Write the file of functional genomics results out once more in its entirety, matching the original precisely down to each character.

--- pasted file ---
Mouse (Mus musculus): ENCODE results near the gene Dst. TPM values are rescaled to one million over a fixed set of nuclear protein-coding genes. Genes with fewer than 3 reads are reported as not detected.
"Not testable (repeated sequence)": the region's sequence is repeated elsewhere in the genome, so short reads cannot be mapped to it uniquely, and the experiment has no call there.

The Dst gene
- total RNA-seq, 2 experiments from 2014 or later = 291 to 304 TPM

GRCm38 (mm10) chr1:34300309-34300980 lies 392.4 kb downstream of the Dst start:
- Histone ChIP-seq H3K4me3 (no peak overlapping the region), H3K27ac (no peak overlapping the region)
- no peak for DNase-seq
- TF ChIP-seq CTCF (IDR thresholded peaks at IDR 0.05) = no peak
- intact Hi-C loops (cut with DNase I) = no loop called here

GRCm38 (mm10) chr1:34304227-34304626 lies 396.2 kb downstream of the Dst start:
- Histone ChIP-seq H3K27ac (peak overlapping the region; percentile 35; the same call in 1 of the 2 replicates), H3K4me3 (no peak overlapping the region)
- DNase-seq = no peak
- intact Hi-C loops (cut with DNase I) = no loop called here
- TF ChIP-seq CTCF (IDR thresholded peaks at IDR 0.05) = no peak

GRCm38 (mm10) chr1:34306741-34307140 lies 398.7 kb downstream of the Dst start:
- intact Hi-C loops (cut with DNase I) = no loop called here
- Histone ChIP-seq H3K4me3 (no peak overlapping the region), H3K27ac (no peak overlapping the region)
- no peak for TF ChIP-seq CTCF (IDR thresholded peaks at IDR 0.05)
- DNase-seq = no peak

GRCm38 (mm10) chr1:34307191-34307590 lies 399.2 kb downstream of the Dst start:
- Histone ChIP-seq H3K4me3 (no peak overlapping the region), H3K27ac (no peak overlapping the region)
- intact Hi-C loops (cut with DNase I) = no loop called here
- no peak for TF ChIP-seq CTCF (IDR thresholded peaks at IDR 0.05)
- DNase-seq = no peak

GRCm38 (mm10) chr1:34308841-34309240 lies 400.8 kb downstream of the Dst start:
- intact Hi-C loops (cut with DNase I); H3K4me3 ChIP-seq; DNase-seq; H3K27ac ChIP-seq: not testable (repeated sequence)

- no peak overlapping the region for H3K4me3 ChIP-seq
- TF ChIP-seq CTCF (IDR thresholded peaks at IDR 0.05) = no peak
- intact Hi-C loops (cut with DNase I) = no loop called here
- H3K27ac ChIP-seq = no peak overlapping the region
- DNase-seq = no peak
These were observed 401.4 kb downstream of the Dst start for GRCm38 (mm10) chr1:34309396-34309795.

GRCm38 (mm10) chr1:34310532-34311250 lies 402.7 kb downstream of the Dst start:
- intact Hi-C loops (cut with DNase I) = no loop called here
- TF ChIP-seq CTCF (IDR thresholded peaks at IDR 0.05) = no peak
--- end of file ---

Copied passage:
Mouse (Mus musculus): ENCODE results near the gene Dst. TPM values are rescaled to one million over a fixed set of nuclear protein-coding genes. Genes with fewer than 3 reads are reported as not detected.
"Not testable (repeated sequence)": the region's sequence is repeated elsewhere in the genome, so short reads cannot be mapped to it uniquely, and the experiment has no call there.

The Dst gene
- total RNA-seq, 2 experiments from 2014 or later = 291 to 304 TPM

GRCm38 (mm10) chr1:34300309-34300980 lies 392.4 kb downstream of the Dst start:
- Histone ChIP-seq H3K4me3 (no peak overlapping the region), H3K27ac (no peak overlapping the region)
- no peak for DNase-seq
- TF ChIP-seq CTCF (IDR thresholded peaks at IDR 0.05) = no peak
- intact Hi-C loops (cut with DNase I) = no loop called here

GRCm38 (mm10) chr1:34304227-34304626 lies 396.2 kb downstream of the Dst start:
- Histone ChIP-seq H3K27ac (peak overlapping the region; percentile 35; the same call in 1 of the 2 replicates), H3K4me3 (no peak overlapping the region)
- DNase-seq = no peak
- intact Hi-C loops (cut with DNase I) = no loop called here
- TF ChIP-seq CTCF (IDR thresholded peaks at IDR 0.05) = no peak

GRCm38 (mm10) chr1:34306741-34307140 lies 398.7 kb downstream of the Dst start:
- intact Hi-C loops (cut with DNase I) = no loop called here
- Histone ChIP-seq H3K4me3 (no peak overlapping the region), H3K27ac (no peak overlapping the region)
- no peak for TF ChIP-seq CTCF (IDR thresholded peaks at IDR 0.05)
- DNase-seq = no peak

GRCm38 (mm10) chr1:34307191-34307590 lies 399.2 kb downstream of the Dst start:
- Histone ChIP-seq H3K4me3 (no peak overlapping the region), H3K27ac (no peak overlapping the region)
- intact Hi-C loops (cut with DNase I) = no loop called here
- no peak for TF ChIP-seq CTCF (IDR thresholded peaks at IDR 0.05)
- DNase-seq = no peak

GRCm38 (mm10) chr1:34308841-34309240 lies 400.8 kb downstream of the Dst start:
- intact Hi-C loops (cut with DNase I); H3K4me3 ChIP-seq; DNase-seq; H3K27ac ChIP-seq: not testable (repeated sequence)

- no peak overlapping the region for H3K4me3 ChIP-seq
- TF ChIP-seq CTCF (IDR thresholded peaks at IDR 0.05) = no peak
- intact Hi-C loops (cut with DNase I) = no loop called here
- H3K27ac ChIP-seq = no peak overlapping the region
- DNase-seq = no peak
These were observed 401.4 kb downstream of the Dst start for GRCm38 (mm10) chr1:34309396-34309795.

GRCm38 (mm10) chr1:34310532-34311250 lies 402.7 kb downstream of the Dst start:
- intact Hi-C loops (cut with DNase I) = no loop called here
- TF ChIP-seq CTCF (IDR thresholded peaks at IDR 0.05) = no peak